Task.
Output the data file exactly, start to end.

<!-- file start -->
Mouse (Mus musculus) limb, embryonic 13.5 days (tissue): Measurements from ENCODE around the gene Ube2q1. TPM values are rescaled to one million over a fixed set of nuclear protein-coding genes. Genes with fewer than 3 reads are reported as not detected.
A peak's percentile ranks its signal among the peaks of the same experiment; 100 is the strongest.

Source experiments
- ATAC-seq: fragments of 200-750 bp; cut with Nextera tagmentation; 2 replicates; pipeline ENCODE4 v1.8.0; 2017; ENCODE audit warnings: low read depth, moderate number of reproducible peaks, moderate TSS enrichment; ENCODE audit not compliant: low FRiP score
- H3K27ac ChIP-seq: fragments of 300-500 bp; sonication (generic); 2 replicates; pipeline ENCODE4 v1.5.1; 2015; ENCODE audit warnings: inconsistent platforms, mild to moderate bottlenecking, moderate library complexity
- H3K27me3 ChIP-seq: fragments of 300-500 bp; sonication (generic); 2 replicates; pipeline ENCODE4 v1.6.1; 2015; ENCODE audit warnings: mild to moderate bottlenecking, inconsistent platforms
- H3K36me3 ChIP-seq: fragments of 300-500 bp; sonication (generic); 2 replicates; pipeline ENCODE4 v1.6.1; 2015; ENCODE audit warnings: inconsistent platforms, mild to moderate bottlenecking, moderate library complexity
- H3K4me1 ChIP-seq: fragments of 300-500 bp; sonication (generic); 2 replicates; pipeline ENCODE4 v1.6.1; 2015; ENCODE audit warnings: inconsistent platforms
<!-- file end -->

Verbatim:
Mouse (Mus musculus) limb, embryonic 13.5 days (tissue): Measurements from ENCODE around the gene Ube2q1. TPM values are rescaled to one million over a fixed set of nuclear protein-coding genes. Genes with fewer than 3 reads are reported as not detected.
A peak's percentile ranks its signal among the peaks of the same experiment; 100 is the strongest.

Source experiments
- ATAC-seq: fragments of 200-750 bp; cut with Nextera tagmentation; 2 replicates; pipeline ENCODE4 v1.8.0; 2017; ENCODE audit warnings: low read depth, moderate number of reproducible peaks, moderate TSS enrichment; ENCODE audit not compliant: low FRiP score
- H3K27ac ChIP-seq: fragments of 300-500 bp; sonication (generic); 2 replicates; pipeline ENCODE4 v1.5.1; 2015; ENCODE audit warnings: inconsistent platforms, mild to moderate bottlenecking, moderate library complexity
- H3K27me3 ChIP-seq: fragments of 300-500 bp; sonication (generic); 2 replicates; pipeline ENCODE4 v1.6.1; 2015; ENCODE audit warnings: mild to moderate bottlenecking, inconsistent platforms
- H3K36me3 ChIP-seq: fragments of 300-500 bp; sonication (generic); 2 replicates; pipeline ENCODE4 v1.6.1; 2015; ENCODE audit warnings: inconsistent platforms, mild to moderate bottlenecking, moderate library complexity
- H3K4me1 ChIP-seq: fragments of 300-500 bp; sonication (generic); 2 replicates; pipeline ENCODE4 v1.6.1; 2015; ENCODE audit warnings: inconsistent platforms